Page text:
How $400 toolkit EvilProxy was used to send 120k phishing emails to hundreds of companies

Researchers have discovered that malicious actors have been utilizing the phishing toolkit EvilProxy to gain control of cloud-based Microsoft 365 accounts belonging to leaders at well-known firms. These accounts are used to access sensitive company data.

According to a study on the events that was published on Wednesday by the cybersecurity company Proofpoint, the attacks demonstrated both the ubiquity of pre-packaged phishing-as-a-service toolkits as well as the increasing bypassing of multi-factor authentication in order to get access to accounts.

It was discovered that EvilProxy was sending 120,000 phishing emails to more than a hundred different companies in an attempt to obtain Microsoft 365 credentials. In the last five months, Proofpoint has seen a concerning increase in the number of successful compromises of cloud account credentials. The vast majority of the attacks were directed against high-ranking officials. According to the researchers’ estimates, the campaign targeted more than one hundred firms throughout the world, which had a total of one and a half million workers.

There were around 39% C-level executives among the victims, 17% of whom were Chief Financial Officers, and 9% of whom were Presidents and CEOs.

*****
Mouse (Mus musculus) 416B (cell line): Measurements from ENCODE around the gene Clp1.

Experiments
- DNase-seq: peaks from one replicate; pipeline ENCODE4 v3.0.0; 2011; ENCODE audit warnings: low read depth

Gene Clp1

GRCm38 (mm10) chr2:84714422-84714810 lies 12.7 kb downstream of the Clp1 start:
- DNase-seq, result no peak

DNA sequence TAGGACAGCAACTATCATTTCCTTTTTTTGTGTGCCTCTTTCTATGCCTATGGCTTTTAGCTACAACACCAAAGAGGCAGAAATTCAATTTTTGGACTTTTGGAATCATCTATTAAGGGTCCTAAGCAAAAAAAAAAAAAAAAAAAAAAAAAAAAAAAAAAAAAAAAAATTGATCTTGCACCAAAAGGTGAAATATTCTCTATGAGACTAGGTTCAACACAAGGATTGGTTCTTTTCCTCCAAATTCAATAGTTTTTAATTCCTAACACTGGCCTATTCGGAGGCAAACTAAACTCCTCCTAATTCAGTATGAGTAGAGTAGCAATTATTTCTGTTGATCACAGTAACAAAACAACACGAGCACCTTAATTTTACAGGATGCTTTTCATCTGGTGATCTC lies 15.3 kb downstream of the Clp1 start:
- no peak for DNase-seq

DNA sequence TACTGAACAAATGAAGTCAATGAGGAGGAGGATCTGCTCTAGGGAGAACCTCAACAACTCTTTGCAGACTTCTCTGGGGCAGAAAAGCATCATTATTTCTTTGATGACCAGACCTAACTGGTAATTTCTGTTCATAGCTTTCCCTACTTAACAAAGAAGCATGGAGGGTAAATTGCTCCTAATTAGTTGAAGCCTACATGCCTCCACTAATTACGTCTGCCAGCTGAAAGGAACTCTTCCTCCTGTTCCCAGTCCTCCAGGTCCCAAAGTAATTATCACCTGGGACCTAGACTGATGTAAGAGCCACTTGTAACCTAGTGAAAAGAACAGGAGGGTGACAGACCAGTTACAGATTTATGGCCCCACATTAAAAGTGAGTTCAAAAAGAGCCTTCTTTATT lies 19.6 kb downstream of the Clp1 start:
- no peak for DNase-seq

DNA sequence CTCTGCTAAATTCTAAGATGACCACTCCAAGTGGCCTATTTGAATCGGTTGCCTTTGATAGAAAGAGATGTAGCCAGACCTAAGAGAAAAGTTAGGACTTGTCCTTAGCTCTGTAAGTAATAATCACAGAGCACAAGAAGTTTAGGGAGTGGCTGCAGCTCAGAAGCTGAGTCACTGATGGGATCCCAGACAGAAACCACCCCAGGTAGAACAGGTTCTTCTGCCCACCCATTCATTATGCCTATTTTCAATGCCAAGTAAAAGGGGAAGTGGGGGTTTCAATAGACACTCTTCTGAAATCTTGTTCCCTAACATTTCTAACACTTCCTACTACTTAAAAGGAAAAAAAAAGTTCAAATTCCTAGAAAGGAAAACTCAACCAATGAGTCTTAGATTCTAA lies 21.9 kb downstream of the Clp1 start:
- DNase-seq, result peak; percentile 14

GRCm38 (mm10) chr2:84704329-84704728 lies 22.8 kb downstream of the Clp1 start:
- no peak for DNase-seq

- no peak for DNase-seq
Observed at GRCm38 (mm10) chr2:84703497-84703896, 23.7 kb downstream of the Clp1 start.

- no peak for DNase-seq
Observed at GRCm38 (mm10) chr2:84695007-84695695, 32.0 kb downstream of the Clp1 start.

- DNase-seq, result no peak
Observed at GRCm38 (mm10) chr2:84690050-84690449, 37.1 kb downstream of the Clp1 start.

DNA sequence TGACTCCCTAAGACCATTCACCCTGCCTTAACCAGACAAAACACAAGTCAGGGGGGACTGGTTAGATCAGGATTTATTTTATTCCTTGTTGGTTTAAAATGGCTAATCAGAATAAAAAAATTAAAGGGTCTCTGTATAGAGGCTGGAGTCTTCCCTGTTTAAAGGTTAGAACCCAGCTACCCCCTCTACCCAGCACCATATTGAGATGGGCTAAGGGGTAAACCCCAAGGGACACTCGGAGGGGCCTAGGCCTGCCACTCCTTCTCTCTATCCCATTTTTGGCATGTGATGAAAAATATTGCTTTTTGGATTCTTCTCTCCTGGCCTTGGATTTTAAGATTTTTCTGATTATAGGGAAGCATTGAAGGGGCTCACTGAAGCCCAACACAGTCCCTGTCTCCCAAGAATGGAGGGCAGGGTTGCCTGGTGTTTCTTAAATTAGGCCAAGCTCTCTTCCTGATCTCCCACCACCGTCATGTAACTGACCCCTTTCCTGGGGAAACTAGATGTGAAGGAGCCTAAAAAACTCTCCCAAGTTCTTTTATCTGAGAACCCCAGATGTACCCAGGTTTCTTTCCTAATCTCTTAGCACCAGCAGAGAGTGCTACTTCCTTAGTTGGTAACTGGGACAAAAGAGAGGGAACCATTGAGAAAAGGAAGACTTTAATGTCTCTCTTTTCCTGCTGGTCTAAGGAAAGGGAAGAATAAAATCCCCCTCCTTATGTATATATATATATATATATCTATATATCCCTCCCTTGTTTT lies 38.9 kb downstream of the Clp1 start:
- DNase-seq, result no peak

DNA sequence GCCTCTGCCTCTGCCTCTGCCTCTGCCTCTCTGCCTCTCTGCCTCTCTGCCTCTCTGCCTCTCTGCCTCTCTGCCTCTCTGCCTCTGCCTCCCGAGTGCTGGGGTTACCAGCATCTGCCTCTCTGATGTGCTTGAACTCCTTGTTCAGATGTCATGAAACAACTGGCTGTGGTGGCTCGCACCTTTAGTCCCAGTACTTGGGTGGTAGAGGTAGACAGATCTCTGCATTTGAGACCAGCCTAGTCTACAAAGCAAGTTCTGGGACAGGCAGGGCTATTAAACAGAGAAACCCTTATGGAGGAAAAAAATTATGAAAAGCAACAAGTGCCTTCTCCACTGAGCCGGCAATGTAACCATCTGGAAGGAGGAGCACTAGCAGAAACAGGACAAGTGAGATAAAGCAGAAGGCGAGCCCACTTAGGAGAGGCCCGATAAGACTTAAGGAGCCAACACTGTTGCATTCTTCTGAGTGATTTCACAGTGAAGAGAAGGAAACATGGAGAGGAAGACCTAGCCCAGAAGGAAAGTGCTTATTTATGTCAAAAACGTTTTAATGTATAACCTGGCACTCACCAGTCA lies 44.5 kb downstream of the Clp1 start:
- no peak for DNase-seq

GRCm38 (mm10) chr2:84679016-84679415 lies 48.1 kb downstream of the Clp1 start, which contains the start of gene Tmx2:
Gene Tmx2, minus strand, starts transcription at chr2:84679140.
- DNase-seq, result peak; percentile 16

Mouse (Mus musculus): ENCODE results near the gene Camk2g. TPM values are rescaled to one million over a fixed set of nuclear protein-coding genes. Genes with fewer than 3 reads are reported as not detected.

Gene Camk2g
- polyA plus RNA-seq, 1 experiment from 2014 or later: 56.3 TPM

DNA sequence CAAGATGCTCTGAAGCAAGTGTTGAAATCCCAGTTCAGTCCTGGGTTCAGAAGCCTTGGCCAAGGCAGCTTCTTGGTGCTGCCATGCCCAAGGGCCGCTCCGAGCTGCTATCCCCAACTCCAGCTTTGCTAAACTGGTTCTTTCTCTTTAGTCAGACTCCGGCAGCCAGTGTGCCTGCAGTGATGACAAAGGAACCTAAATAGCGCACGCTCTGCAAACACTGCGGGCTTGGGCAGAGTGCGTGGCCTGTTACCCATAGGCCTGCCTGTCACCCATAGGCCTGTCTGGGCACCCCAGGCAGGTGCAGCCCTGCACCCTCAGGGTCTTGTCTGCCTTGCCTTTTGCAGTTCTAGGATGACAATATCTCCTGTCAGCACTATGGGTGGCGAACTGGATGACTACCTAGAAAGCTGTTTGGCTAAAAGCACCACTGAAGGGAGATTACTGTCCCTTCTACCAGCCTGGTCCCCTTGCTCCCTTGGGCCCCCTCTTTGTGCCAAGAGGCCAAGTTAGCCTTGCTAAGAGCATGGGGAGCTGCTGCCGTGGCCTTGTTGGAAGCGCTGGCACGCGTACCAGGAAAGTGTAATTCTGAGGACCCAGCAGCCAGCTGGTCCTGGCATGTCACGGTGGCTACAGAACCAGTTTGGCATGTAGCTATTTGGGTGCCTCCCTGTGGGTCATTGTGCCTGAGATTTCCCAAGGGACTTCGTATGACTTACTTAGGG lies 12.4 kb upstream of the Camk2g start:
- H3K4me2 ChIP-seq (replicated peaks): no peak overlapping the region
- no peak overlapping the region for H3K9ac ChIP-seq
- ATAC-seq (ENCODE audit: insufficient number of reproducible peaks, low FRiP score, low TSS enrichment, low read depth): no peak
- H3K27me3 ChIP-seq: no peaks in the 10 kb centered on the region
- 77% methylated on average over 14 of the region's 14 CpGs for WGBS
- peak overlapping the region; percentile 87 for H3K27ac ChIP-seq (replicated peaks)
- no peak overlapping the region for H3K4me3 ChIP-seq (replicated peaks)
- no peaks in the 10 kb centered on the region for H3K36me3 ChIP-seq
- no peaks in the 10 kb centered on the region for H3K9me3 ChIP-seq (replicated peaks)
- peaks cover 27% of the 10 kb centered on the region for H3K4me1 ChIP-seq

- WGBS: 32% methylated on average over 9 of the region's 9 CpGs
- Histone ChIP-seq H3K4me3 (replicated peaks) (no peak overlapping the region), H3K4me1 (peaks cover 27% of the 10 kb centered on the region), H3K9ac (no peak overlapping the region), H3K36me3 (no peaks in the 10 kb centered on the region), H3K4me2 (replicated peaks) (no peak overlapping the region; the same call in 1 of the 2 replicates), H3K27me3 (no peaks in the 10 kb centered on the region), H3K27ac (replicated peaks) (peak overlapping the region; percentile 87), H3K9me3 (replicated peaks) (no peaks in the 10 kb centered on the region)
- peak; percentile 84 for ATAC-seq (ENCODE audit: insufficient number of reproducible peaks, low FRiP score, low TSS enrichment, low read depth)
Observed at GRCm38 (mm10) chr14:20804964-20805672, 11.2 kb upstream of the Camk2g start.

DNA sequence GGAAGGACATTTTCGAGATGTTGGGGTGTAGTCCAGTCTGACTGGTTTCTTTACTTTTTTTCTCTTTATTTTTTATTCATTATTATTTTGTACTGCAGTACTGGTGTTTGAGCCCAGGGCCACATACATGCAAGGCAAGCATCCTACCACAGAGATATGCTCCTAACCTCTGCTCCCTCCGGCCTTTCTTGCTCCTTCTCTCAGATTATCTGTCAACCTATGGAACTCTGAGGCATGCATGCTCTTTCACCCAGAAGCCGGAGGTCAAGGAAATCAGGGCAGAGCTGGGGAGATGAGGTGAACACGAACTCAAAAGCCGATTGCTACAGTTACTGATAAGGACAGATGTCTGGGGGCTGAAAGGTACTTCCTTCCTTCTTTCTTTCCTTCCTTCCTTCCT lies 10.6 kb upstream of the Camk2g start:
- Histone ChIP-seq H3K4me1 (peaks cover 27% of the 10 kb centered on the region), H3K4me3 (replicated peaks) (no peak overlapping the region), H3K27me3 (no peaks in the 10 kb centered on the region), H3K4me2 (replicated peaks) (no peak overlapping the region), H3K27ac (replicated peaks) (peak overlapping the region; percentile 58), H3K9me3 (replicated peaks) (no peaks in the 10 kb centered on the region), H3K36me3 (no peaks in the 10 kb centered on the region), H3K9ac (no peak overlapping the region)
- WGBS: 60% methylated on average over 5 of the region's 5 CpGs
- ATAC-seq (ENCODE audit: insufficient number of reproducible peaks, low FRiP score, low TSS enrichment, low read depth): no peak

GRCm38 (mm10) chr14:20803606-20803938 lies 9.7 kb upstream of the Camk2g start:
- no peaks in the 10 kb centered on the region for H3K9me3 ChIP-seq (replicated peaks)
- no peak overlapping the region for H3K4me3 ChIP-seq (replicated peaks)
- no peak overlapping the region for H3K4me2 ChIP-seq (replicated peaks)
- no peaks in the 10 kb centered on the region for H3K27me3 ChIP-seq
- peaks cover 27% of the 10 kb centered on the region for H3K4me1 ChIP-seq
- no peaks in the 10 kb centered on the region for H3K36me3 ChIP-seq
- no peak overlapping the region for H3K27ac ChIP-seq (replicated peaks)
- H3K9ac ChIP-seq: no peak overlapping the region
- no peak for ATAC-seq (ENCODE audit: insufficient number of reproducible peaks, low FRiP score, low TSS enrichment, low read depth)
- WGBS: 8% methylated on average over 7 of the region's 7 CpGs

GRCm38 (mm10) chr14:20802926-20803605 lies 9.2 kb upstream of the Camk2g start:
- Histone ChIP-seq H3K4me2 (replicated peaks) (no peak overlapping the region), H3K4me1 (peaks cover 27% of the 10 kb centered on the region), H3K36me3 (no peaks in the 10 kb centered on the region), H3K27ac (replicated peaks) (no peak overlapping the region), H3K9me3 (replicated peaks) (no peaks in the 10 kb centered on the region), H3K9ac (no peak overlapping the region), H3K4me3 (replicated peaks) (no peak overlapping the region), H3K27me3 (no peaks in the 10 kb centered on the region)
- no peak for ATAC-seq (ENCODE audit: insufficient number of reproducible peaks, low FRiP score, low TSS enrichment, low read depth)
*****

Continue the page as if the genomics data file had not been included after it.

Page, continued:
At least 35 percent of all users whose accounts were compromised in the previous year had MFA activated, which the researchers discovered to be a substantial rise in the number of account takeovers that occurred among renters who had MFA protection.

Threat actors operating at a very large scale relied heavily on brand impersonation, evasion strategies, and a multi-step infection chain (threat actors redirected traffic through open genuine redirectors).

Researchers from ReSecurity stumbled into the Phishing-as-a-Service (PhaaS) platform known as EvilProxy in September of 2022. The site was offered on the Dark Web. According to some reports, the alternate moniker is Moloch, which may have some link to a phishing-kit that was built by a number of well-known underground players who previously attacked financial institutions and the e-commerce industry.The bundle may be purchased anonymously on the dark web for a sum of four hundred dollars as of the autumn of last year.

As per experts EvilProxy actors circumvent two-factor authentication by using the Reverse Proxy and Cookie Injection techniques. This allows them to proxy the victim’s session. However, now that these approaches have been effectively productized in EvilProxy, it emphasizes the relevance of the development in attacks against online services and MFA authorization systems. In the past, similar tactics have been observed in the targeted campaigns of APT and cyberespionage organizations.